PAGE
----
January 1, 2006: Headlines: COS - Micronesia: Saipan: Contemporary Pacific: Micronesia RPCV P. F. Kluge writes: When I left the island of Saipan after two years of Peace Corps service in the late 1960$, I promised myself that I would return as often as possible

Peace Corps Online: Directory: Micronesia: Peace Corps Micronesia : The Peace Corps in Micronesia: January 1, 2006: Headlines: COS - Micronesia: Saipan: Contemporary Pacific: Micronesia RPCV P. F. Kluge writes: When I left the island of Saipan after two years of Peace Corps service in the late 1960$, I promised myself that I would return as often as possible

By Admin1 (admin) (pool-151-196-25-123.balt.east.verizon.net - on Saturday, February 25, 2006 - 5:59 pm: Edit Post

Micronesia RPCV P. F. Kluge writes: When I left the island of Saipan after two years of Peace Corps service in the late 1960's, I promised myself that I would return as often as possible

Micronesia RPCV P. F. Kluge writes: When I left the island of Saipan after two years of Peace Corps service in the late 1960's, I promised myself that I would return as often as possible

In launching a large Micronesia program, the Peace Corps had advertised, only half ironically, that it was going to paradise. The result was an ambitious, overextended, and controversial program involving hundreds of volunteers. We joked that if the same ratio of volunteers to locals prevailed in, say, India, there would be no young people left in the United States.

Micronesia RPCV P. F. Kluge writes: When I left the island of Saipan after two years of Peace Corps service in the late 1960's, I promised myself that I would return as often as possible

Saipan: From Then to Now

Jan 1, 2006 - Contemporary Pacific

When I left the island of Saipan after two years of Peace Corps service in the late 1960$, I promised myself that I would return as often as possible. That's not the same as living there, certainly not the same as having been born there. But it's a promise that I have kept and still keep. I was back in the early 19705 to work for the Congress of Micronesia's Future Political Status Commission, in the mid-iyjos to work for the Micronesian Constitutional Convention. Magazine assignments brought me back, as did the research for my 1991 book The Edge of Paradise: America in Micronesia. Most recently, I was invited back to give a speech in connection with the sixtieth anniversary of the World War II; battle for Saipan.

What follows is an edited version of "Saipan: From Then to Now," delivered to an audience of veterans and Saipan residents on 16 June 2004.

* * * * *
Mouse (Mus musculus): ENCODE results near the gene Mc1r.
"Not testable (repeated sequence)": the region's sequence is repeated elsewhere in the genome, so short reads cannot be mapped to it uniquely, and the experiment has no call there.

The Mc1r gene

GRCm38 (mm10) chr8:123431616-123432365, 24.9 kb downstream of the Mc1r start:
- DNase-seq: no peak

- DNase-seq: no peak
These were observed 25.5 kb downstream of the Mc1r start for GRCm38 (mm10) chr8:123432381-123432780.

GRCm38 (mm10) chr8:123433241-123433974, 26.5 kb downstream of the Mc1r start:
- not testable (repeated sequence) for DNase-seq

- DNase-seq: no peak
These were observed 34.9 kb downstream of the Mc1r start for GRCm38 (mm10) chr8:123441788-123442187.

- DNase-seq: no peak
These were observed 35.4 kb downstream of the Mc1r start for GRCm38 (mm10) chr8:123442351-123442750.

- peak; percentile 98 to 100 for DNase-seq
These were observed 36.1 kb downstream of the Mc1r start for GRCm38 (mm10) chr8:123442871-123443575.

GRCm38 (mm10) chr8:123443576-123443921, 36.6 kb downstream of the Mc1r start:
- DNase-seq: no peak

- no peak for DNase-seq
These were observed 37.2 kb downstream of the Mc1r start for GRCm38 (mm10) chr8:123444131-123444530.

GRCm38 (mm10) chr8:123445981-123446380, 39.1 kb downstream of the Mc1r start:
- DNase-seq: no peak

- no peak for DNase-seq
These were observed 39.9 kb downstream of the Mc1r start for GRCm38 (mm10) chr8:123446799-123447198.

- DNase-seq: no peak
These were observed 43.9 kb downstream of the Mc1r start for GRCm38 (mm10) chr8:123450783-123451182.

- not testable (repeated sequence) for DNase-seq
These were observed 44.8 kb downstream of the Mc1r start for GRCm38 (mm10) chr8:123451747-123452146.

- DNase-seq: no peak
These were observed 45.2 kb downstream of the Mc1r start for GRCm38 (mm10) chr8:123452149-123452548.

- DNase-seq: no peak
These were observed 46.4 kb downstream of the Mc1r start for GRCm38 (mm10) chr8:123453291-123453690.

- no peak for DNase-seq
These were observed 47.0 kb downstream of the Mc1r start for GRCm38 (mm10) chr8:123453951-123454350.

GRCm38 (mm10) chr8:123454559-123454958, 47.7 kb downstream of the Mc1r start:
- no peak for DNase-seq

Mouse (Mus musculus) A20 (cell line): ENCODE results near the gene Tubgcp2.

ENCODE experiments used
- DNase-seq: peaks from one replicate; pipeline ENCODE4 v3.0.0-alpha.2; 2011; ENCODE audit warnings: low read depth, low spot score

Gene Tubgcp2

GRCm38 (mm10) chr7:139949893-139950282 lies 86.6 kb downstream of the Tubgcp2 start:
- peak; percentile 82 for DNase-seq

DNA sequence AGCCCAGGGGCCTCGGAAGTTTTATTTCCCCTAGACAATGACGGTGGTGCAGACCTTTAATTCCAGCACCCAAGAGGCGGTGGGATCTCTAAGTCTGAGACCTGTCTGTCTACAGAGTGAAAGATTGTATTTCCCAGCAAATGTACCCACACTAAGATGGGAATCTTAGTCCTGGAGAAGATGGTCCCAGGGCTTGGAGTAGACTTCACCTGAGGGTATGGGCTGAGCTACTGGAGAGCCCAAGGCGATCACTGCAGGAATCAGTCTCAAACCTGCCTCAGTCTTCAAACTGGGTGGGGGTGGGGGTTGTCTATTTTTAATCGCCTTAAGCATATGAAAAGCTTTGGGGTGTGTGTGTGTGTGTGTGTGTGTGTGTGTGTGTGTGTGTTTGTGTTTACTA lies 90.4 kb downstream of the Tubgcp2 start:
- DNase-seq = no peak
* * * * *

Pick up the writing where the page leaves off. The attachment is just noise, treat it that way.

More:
I'll begin with a scrap, just a scrap, of poetry. If you travel around Australia and drop in for an early evening drink at a Returned Servicemen's Club, you'll find that, at precisely 7 PM, the lights will flicker, the place will fall silent, the drinking will stop, and someone will read this 1914 poem by Laurence Binyon, a poem in memory of young men who died.

They shall not grow old, as we that are left grow old:

Age shall not weary them, nor the years condemn.

At the going down of the sun and in the morning

We will remember them . . .

(Laurence Binyon, "For the Fallen")

Now, this is a time of remembering on Saipan. I have reflected about what I might say to you or whether I had any right to stand before you at all. I was not a part of the battle, and whatever my times on Saipan over the years have amounted to, they were never a matter of life and death. So what business does a former Peace Corps Volunteer have at a battle memorial? And what can someone from a small college in Ohio have to say about Saipan, where he doesn't live, doesn't own property, doesn't vote?

The answer is that I keep thinking about Saipan, wherever I am, and keep returning; and each return-this one, no exception-is more surprising than the last. Saipan is an island that is defined by its ability to reinvent itself, to startle, intimidate, charm, and appall. It's a place that canover and over again-win your heart, and break it, and take it back.

I wonder what it looks like-make that, feels like-to those of you who saw this place in 1944. It must be as if you have traveled through two dimensions: not just space-many long miles-but time as well, sixty years of it. Half a world, more than half a century: that's quite a trip. It speaks well of you that you have come, and of the Northern Marianas government that it has welcomed you. There will always be a place for you here, I suspect. I remember a line of William Faulkner's: "The past isn't over," he said. "It isn't even past."

This afternoon, I'll attempt to connect the then-the battleground Saipan of history books and newsreels-with the now, the rich and bewildering island you encounter today. Let me start with this: As we mark the sixtieth anniversary of the battle of Saipan, it must be pointed out that World War II was not fought to liberate Saipan. The fate of this island-a legal League of Nations mandate under Japanese administration, an island well on the way to being absorbed within the Japanese imperium-was on no one's list of primary, secondary, or incidental war goals. In war, as in real estate, location is everything, and Saipan's location on the route to Japan is what mattered.